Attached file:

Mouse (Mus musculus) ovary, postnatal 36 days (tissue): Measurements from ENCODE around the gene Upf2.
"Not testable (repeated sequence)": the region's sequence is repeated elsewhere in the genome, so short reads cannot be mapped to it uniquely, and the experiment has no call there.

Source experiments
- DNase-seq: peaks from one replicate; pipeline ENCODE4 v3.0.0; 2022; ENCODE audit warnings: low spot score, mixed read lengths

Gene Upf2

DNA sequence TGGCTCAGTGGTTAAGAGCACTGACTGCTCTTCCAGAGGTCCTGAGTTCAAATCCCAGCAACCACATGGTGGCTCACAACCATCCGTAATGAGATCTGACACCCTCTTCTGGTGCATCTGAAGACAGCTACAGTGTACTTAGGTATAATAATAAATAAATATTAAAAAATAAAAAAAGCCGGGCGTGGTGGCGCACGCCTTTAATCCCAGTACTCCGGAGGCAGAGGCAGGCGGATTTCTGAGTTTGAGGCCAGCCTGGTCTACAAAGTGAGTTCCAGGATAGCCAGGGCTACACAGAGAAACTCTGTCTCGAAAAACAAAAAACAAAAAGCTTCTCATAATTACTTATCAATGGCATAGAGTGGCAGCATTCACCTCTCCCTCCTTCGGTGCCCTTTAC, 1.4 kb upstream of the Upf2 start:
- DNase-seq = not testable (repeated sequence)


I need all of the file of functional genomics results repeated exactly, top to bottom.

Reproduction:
Mouse (Mus musculus) ovary, postnatal 36 days (tissue): Measurements from ENCODE around the gene Upf2.
"Not testable (repeated sequence)": the region's sequence is repeated elsewhere in the genome, so short reads cannot be mapped to it uniquely, and the experiment has no call there.

Source experiments
- DNase-seq: peaks from one replicate; pipeline ENCODE4 v3.0.0; 2022; ENCODE audit warnings: low spot score, mixed read lengths

Gene Upf2

DNA sequence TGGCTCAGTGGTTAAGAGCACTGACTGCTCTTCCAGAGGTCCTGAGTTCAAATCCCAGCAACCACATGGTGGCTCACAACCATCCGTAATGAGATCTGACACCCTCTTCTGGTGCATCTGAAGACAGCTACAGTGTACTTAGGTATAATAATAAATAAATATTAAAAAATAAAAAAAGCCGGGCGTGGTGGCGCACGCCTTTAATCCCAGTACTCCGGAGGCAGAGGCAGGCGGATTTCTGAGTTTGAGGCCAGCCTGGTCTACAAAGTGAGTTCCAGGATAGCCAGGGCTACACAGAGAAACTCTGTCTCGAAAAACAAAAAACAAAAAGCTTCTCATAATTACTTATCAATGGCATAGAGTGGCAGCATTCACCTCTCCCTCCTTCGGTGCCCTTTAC, 1.4 kb upstream of the Upf2 start:
- DNase-seq = not testable (repeated sequence)